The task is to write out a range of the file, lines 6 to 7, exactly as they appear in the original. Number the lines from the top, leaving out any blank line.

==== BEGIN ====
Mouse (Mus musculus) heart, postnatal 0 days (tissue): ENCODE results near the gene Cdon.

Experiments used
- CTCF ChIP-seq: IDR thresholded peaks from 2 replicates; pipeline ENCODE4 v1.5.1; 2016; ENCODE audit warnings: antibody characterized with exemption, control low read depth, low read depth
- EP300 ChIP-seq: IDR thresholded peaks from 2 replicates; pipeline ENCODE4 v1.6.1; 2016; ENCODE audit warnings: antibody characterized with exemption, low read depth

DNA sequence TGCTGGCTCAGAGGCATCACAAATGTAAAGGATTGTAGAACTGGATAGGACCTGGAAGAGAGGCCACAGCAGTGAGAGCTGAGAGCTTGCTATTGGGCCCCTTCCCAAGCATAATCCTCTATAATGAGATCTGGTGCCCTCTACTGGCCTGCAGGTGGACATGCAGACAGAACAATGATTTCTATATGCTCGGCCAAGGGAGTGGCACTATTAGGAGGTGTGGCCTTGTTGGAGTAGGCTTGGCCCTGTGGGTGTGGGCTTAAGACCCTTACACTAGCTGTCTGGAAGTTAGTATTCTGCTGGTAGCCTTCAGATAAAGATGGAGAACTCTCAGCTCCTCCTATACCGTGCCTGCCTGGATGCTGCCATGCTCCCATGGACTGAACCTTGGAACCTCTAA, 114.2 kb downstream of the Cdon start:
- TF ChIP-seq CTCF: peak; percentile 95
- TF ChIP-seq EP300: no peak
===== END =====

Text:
- TF ChIP-seq CTCF: peak; percentile 95
- TF ChIP-seq EP300: no peak